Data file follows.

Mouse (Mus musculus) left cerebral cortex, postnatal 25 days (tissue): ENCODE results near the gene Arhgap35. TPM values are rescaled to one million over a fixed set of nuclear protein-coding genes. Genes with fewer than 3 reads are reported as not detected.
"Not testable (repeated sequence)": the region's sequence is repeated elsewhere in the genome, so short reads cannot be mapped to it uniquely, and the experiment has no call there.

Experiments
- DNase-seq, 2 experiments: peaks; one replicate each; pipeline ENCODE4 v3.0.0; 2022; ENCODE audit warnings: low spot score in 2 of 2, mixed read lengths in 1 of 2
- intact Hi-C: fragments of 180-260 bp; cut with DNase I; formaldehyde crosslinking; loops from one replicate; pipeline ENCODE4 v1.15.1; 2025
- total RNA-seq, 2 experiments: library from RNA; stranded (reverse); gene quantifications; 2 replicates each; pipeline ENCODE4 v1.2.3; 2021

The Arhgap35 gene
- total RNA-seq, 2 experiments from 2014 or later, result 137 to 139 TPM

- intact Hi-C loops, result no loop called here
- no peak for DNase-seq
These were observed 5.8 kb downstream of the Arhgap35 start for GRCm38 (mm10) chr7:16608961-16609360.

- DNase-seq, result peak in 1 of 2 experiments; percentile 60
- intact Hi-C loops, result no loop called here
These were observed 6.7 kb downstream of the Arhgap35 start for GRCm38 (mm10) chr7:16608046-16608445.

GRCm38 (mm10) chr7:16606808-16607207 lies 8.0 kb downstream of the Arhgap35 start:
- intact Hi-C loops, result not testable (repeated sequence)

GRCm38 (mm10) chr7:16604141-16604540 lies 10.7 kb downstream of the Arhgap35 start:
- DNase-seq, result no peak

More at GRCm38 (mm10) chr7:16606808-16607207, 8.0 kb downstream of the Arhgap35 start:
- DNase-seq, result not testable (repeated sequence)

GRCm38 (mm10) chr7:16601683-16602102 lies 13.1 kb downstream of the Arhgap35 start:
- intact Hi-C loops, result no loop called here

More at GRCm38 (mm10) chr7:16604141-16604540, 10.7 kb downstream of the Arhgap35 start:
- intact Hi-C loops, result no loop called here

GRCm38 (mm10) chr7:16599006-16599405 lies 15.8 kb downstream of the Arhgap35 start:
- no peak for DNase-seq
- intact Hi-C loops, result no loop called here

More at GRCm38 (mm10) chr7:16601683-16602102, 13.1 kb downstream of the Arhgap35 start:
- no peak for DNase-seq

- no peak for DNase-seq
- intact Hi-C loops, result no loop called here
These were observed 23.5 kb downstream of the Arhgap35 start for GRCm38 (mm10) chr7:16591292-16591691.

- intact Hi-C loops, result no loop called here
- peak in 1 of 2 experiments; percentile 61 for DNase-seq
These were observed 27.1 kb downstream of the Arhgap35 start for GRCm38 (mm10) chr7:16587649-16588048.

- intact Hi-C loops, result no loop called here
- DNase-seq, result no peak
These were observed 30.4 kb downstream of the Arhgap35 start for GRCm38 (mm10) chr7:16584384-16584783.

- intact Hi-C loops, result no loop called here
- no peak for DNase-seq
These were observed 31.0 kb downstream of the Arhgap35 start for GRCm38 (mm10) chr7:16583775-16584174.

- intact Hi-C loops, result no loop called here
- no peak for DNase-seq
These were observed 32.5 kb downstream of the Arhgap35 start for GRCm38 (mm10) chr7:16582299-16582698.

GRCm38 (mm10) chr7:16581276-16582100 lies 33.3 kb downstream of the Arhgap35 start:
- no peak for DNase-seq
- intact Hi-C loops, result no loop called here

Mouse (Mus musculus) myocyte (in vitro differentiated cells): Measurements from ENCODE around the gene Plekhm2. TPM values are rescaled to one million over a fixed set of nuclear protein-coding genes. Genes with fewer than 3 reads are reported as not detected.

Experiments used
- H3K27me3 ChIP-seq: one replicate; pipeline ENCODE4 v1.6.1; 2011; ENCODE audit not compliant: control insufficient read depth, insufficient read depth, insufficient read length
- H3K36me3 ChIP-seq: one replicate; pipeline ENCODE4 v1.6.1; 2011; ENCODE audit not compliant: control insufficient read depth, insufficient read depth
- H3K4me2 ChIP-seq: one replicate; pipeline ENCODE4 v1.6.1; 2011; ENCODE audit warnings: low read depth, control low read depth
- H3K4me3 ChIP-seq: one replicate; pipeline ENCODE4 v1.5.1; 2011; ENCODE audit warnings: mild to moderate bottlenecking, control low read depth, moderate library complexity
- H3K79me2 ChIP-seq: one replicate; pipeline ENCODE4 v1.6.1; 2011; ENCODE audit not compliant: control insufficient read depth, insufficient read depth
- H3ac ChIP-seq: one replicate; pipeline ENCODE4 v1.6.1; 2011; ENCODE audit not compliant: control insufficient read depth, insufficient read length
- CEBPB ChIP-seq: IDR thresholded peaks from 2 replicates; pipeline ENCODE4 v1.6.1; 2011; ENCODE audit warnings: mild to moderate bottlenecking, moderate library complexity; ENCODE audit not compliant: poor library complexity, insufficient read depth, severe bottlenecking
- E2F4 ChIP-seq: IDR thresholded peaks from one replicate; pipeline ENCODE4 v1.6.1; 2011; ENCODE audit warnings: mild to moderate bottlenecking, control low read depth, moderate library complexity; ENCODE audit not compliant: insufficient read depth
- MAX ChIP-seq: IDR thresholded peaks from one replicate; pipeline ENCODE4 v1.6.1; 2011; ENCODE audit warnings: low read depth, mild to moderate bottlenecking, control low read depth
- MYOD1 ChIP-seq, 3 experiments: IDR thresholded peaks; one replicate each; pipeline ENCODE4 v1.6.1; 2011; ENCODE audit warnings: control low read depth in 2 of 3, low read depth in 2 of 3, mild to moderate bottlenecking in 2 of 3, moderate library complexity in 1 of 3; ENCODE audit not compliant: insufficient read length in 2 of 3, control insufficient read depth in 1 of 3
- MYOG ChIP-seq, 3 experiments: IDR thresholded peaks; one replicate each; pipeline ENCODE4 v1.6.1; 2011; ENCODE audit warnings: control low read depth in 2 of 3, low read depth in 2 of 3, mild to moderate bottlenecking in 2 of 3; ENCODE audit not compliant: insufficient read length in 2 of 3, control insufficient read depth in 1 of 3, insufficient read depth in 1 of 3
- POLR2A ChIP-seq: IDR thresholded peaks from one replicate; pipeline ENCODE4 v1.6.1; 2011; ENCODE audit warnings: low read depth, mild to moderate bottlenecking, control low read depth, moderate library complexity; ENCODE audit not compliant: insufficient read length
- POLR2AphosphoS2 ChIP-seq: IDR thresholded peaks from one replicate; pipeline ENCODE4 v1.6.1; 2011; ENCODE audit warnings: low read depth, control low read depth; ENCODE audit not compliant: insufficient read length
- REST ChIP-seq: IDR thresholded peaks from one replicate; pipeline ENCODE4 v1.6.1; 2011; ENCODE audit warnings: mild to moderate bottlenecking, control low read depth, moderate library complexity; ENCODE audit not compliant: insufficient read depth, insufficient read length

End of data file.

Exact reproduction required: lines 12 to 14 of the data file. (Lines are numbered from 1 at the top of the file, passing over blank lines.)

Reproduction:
- DNase-seq, result peak in 1 of 2 experiments; percentile 60
- intact Hi-C loops, result no loop called here
These were observed 6.7 kb downstream of the Arhgap35 start for GRCm38 (mm10) chr7:16608046-16608445.